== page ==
Selective hearing is a term that usually gets tossed about as a pejorative, an insult. When your mother used to accuse you of having “selective hearing,” she meant that you listened to the part about chocolate cake for dessert and (perhaps deliberately) ignored the part about cleaning your room.
But actually selective hearing is quite the ability, an amazing linguistic task carried out by teamwork between your brain and ears.
Hearing in a Crowd
Perhaps you’ve experienced this situation before: you’ve had a long day at work, but your buddies all insist on going out to dinner. They pick the loudest restaurant (because they have amazing food and live entertainment). And you spend an hour and a half straining your ears, working hard to follow the conversation.
But it’s difficult, and it’s taxing. This indicates that you might have hearing loss.
You think, perhaps the restaurant was simply too noisy. But no one else seemed to be struggling. It seemed like you were the only one experiencing difficulty. So you begin to wonder: what is it about the packed room, the cacophony of voices all struggling to be heard, that throws hearing-impaired ears for a loop? It seems as if hearing well in a crowded place is the first thing to go, but what’s the reason? The answer, as reported by scientists, is selective hearing.
How Does Selective Hearing Work?
The scientific name for what we’re loosely calling selective hearing is “hierarchical encoding,” and it doesn’t happen inside of your ears at all. Most of this process happens in the brain. At least, that’s in line with a new study performed by a team from Columbia University.
Ears work like a funnel as scientists have known for some time: they gather all the impulses and then forward the raw information to your brain. In the auditory cortex the real work is then accomplished. That’s the part of your brain that processes all those impulses, translating sensations of moving air into identifiable sounds.
Precisely what these processes look like had remained a mystery in spite of the existing knowledge of the role played by the auditory cortex in the hearing process. Thanks to some innovative research methods including participants with epilepsy, scientists at Columbia were able to learn more about how the auditory cortex works in relation to discerning voices in a crowd.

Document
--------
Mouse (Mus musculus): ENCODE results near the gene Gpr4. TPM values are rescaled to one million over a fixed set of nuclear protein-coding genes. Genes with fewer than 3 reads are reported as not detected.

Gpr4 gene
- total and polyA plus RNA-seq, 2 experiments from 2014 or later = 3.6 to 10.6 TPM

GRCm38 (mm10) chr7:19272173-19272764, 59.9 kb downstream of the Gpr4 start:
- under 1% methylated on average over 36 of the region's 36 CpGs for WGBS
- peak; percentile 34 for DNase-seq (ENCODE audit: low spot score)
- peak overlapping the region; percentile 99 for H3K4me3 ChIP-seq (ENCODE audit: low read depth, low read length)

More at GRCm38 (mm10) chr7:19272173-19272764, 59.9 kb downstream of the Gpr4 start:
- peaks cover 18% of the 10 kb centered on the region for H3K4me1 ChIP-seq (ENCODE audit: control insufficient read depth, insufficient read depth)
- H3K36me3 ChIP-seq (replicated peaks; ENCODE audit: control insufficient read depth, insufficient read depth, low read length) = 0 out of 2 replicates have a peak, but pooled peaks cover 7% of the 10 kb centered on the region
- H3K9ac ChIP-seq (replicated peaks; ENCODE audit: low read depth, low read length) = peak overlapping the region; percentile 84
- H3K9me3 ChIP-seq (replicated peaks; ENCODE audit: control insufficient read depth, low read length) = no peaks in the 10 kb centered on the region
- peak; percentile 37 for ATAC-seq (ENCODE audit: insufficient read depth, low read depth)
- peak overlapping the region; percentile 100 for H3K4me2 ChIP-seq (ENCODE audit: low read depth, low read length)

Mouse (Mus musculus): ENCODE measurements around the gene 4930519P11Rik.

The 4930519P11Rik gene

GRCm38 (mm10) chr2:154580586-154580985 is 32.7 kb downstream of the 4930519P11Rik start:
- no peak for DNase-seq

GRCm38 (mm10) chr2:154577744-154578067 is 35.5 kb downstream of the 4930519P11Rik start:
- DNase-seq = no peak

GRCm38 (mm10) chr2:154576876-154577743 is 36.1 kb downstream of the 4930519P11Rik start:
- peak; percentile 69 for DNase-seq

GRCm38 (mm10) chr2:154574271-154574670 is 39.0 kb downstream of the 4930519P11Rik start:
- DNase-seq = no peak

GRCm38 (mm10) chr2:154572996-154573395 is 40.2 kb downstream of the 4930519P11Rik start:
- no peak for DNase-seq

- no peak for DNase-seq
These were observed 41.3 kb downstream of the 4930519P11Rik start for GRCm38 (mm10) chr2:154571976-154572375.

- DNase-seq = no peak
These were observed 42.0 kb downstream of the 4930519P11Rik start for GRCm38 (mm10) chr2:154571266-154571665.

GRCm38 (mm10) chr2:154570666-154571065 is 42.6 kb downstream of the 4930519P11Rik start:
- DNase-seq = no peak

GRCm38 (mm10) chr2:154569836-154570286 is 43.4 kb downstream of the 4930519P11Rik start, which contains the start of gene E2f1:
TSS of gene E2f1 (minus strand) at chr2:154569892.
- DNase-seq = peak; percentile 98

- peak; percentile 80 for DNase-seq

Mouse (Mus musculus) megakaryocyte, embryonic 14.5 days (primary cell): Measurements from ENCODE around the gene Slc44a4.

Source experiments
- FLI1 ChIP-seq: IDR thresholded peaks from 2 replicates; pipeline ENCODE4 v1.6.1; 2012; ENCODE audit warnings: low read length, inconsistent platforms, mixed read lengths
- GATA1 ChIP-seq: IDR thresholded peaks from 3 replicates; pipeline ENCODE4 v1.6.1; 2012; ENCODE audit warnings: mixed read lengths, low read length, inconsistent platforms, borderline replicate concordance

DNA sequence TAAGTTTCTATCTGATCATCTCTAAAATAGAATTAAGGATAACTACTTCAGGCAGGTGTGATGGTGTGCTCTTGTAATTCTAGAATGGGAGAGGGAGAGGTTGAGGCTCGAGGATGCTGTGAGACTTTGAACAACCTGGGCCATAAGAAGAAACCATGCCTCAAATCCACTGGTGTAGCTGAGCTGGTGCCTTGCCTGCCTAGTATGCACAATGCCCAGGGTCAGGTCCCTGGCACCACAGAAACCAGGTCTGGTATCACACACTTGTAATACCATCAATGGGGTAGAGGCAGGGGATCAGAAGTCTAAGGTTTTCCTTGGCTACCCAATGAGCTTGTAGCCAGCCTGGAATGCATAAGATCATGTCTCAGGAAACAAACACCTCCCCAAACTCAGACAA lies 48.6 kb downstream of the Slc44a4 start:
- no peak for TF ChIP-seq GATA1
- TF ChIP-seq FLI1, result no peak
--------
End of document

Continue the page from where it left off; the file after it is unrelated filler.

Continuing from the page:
The Hearing Hierarchy
And the facts they found out are as follows: there are two parts of the auditory cortex that perform most of the work in helping you identify distinct voices. They’re what enables you to separate and enhance specific voices in loud situations.
- Superior temporal gyrus (STG): The differentiated voices move from the HG to the STG, and it’s at this point that your brain starts to make some value determinations. Which voices can be freely moved to the background and which ones you want to pay attention to is determined by the STG..
- Heschl’s gyrus (HG): The first sorting stage is taken care of by this region of the auditory cortex. Heschl’s gyrus or HG breaks down each unique voice and separates them into discrete identities.
When you have hearing problems, your ears are lacking specific wavelengths so it’s harder for your brain to recognize voices (low or high, based upon your hearing loss). Your brain isn’t supplied with enough information to assign individual identities to each voice. It all blurs together as a result (which means conversations will more difficult to follow).
New Science = New Algorithm
Hearing aids already have functions that make it less difficult to hear in loud settings. But hearing aid manufacturers can now incorporate more of those natural functions into their algorithms because they have a greater idea of what the process looks like. As an example, you will have a better capacity to hear and comprehend what your coworkers are saying with hearing aids that assist the Heshl’s gyrus and do a little more to separate voices.
The more we find out about how the brain works, especially in connection with the ears, the better new technology will be capable of mimicking what happens in nature. And better hearing success will be the outcome. That way, you can focus a little less on straining to hear and a little more on enjoying yourself.